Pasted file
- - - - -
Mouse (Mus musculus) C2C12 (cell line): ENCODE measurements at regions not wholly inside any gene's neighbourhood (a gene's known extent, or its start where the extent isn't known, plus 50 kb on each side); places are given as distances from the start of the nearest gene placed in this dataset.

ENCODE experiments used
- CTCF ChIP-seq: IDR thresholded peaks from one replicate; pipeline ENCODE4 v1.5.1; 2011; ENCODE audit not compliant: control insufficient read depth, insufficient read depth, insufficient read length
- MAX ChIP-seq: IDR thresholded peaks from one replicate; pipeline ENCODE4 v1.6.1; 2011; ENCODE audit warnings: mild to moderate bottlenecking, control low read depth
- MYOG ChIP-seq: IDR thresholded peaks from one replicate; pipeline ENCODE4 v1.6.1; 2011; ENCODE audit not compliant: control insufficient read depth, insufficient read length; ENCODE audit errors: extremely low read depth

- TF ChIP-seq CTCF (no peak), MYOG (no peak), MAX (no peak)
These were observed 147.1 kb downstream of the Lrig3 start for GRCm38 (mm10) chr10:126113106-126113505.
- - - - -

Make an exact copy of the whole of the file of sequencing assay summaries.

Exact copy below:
Mouse (Mus musculus) C2C12 (cell line): ENCODE measurements at regions not wholly inside any gene's neighbourhood (a gene's known extent, or its start where the extent isn't known, plus 50 kb on each side); places are given as distances from the start of the nearest gene placed in this dataset.

ENCODE experiments used
- CTCF ChIP-seq: IDR thresholded peaks from one replicate; pipeline ENCODE4 v1.5.1; 2011; ENCODE audit not compliant: control insufficient read depth, insufficient read depth, insufficient read length
- MAX ChIP-seq: IDR thresholded peaks from one replicate; pipeline ENCODE4 v1.6.1; 2011; ENCODE audit warnings: mild to moderate bottlenecking, control low read depth
- MYOG ChIP-seq: IDR thresholded peaks from one replicate; pipeline ENCODE4 v1.6.1; 2011; ENCODE audit not compliant: control insufficient read depth, insufficient read length; ENCODE audit errors: extremely low read depth

- TF ChIP-seq CTCF (no peak), MYOG (no peak), MAX (no peak)
These were observed 147.1 kb downstream of the Lrig3 start for GRCm38 (mm10) chr10:126113106-126113505.